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The Tebow Bowl: Florida 51, Cincinnati 24

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On some level, you knew that Friday night's Sugar Bowl was going to be about Tim Tebow. Even if the ubiquitous Florida quarterback did nothing to deserve the honor, this was Thom Brennaman and Fox that were broadcasting the game, and Tebow would be central to the narrative. (Any doubt was erased when, for reasons still passing understanding, Fox devoted an online camera feed to following Tebow all night long.)

Luckily for the broadcasting crew, Tebow did the work for them. In his final college game, the man who has been the object of adoration in Gainesville and fatigue practically everywhere else accounted for 533 yards of total offense, scored four touchdowns and completed a mind-numbing 88.6 percent of his passes. The BCS-record yardage for a single player was almost three-fourths of the Gators' total of 660.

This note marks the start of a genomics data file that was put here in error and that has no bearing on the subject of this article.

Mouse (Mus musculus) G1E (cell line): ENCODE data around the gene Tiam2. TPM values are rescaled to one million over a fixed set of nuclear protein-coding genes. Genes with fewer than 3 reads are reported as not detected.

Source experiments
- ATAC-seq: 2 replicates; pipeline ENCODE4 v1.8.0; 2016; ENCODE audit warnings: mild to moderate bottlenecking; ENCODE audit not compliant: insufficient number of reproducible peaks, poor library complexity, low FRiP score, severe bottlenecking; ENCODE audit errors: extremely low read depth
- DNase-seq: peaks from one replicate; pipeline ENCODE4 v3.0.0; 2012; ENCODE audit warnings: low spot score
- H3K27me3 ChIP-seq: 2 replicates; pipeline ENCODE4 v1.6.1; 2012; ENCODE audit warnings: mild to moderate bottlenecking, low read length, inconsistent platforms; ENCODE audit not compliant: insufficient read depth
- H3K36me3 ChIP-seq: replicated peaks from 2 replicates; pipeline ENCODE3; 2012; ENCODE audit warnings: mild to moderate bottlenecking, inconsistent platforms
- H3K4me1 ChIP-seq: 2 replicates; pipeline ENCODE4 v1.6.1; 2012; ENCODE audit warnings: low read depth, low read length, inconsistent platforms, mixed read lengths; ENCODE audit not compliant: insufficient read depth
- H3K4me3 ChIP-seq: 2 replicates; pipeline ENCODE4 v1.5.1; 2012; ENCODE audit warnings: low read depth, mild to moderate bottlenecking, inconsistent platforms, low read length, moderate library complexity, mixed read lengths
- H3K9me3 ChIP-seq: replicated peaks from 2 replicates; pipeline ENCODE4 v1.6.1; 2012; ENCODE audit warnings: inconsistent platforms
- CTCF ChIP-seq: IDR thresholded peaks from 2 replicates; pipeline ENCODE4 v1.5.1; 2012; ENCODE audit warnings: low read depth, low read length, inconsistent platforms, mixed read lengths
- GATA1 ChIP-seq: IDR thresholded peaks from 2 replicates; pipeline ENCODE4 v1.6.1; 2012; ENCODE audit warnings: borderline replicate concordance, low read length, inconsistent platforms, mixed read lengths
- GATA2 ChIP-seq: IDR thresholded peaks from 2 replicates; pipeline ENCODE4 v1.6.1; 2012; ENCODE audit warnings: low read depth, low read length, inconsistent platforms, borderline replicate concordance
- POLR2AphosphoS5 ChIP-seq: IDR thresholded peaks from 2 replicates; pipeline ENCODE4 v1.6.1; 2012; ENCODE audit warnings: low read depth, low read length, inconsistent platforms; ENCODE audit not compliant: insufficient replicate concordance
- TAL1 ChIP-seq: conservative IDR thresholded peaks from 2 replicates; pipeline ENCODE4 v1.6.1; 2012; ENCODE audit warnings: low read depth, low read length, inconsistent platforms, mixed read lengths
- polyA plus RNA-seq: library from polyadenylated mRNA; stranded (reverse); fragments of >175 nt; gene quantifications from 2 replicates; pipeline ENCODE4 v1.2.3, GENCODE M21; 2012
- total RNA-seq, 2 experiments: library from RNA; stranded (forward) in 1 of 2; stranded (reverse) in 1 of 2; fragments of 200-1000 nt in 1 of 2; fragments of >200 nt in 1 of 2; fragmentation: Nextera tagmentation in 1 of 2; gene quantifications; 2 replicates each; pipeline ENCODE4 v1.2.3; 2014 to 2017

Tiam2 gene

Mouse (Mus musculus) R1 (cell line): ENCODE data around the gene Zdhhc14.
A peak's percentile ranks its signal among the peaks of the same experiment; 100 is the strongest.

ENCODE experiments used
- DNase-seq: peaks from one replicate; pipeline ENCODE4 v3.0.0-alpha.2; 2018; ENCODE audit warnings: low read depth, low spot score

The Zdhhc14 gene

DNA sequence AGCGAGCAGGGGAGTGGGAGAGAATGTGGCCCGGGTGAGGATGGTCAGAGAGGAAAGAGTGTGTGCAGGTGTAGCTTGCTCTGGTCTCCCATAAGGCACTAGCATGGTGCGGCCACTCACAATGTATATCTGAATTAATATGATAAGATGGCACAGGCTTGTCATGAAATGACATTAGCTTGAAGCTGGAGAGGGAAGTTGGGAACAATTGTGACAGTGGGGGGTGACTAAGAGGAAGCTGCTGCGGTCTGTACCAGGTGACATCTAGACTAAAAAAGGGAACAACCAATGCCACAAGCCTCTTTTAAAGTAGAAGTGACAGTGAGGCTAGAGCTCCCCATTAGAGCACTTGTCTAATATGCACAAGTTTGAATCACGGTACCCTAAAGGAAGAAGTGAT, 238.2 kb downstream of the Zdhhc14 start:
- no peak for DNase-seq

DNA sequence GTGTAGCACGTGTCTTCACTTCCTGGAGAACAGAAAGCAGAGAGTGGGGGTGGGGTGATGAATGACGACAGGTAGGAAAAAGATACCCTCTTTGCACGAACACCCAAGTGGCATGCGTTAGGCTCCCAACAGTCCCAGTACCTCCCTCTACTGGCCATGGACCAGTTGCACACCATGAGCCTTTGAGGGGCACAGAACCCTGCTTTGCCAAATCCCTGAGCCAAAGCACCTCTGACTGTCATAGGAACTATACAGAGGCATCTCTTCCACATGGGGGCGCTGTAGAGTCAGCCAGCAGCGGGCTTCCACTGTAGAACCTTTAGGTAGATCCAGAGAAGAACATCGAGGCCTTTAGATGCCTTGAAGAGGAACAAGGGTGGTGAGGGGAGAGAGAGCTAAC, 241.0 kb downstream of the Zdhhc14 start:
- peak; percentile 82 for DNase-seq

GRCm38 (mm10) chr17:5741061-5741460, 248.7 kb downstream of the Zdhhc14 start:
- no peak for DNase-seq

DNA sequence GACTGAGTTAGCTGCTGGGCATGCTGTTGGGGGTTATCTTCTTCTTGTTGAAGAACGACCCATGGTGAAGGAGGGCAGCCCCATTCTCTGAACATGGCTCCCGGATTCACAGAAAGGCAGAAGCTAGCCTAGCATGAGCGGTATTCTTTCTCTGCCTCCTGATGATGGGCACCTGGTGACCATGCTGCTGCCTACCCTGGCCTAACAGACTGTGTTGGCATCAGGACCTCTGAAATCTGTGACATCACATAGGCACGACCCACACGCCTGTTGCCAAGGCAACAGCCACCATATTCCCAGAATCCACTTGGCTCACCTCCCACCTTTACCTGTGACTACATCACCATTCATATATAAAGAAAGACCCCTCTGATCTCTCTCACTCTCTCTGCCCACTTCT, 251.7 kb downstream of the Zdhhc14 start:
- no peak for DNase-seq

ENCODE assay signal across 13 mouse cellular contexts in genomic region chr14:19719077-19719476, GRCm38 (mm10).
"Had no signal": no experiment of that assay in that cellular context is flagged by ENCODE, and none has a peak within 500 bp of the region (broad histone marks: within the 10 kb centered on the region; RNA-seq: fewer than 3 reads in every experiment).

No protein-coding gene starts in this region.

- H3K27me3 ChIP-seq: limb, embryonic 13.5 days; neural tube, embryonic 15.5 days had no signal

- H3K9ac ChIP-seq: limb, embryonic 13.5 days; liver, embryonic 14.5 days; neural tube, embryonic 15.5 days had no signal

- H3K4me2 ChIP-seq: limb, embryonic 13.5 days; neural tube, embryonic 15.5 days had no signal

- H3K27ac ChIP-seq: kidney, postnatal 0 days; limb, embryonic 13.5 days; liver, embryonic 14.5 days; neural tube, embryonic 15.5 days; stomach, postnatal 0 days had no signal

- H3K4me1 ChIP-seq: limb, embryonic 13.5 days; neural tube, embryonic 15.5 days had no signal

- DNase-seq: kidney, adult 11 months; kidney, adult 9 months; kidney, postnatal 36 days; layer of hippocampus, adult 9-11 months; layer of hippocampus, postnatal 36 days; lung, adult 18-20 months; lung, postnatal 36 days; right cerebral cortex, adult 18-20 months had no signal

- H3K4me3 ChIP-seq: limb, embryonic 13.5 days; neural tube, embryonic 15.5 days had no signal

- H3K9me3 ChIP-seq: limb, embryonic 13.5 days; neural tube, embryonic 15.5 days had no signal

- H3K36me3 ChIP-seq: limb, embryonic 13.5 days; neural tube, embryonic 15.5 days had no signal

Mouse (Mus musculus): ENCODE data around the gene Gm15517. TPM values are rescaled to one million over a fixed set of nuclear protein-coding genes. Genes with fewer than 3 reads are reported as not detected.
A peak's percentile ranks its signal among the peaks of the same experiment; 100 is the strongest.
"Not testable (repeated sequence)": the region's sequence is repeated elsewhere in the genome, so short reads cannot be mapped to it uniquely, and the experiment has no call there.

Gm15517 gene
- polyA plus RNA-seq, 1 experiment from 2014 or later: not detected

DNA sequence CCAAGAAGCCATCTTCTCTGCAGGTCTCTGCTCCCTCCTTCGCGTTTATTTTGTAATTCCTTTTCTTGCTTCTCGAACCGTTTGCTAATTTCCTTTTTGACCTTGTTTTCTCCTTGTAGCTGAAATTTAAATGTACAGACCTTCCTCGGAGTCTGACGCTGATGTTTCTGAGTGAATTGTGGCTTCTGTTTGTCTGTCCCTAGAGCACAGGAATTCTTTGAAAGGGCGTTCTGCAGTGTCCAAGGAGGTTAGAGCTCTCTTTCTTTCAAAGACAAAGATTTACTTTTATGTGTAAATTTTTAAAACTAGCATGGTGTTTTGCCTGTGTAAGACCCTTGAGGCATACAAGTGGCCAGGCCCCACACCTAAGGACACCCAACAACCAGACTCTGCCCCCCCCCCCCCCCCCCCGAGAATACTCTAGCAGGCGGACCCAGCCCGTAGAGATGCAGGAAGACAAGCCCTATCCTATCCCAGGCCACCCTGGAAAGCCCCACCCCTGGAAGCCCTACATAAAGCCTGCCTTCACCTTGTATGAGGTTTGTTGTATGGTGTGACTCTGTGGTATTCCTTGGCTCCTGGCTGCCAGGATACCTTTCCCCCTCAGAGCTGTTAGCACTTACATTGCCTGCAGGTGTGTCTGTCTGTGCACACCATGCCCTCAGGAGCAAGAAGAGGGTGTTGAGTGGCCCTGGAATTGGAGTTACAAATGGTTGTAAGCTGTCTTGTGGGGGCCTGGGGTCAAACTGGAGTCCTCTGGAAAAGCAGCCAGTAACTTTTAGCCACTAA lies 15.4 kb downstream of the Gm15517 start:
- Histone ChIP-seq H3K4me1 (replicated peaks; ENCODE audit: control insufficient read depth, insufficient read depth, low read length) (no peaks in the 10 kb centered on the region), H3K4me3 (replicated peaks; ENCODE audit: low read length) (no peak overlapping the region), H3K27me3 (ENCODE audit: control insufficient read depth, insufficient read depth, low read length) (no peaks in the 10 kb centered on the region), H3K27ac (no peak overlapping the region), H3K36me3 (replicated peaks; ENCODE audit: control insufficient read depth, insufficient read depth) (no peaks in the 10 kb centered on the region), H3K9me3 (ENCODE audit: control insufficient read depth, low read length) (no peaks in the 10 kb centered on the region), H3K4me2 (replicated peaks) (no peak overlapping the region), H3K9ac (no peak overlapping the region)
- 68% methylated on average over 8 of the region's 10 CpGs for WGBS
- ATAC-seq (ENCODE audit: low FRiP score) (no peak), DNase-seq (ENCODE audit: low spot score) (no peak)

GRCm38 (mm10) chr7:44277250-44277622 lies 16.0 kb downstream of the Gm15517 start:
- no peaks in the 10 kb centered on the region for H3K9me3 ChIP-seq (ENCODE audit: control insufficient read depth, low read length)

But what made this game so lopsided was that Tebow was not the only player seemingly determined to erase the SEC Championship Game from the national consciousness. The Florida defense shut down the high-octane Cincinnati offense, allowing just 246 yards and limiting Tony Pike to 3.5 yards per pass attempt. The first touchdown for the Bearcats came with four minutes left in the third quarter and made the score 37-10; no one watching the game at that point thought a Cincinnati victory was likely or even possible.

The focus, though, was Tebow. And it was easy to understand the protests of the single-minded Brennaman as Brian Billick calmly tried to explain why the risk-averse NFL would shy away from Tebow, as on the field below the quarterback divided his 31 completions among six receivers, Riley Cooper had the best night of his life and Aaron Hernandez was inexpicably uncontested for almost all of his nine receptions. For a night, at least, this was the Florida we all expected to see all year long, annihilating a Top-5 (if emotionally drained) opponent.

And just like that, it's over. Whether or not Urban Meyer comes back from his football-free safari, and regardless of what happens to the several NFL-caliber juniors might try the draft, the Gators without Tim Tebow will be a very different team. We already knew that, but Friday night provided a less than subtle reminder.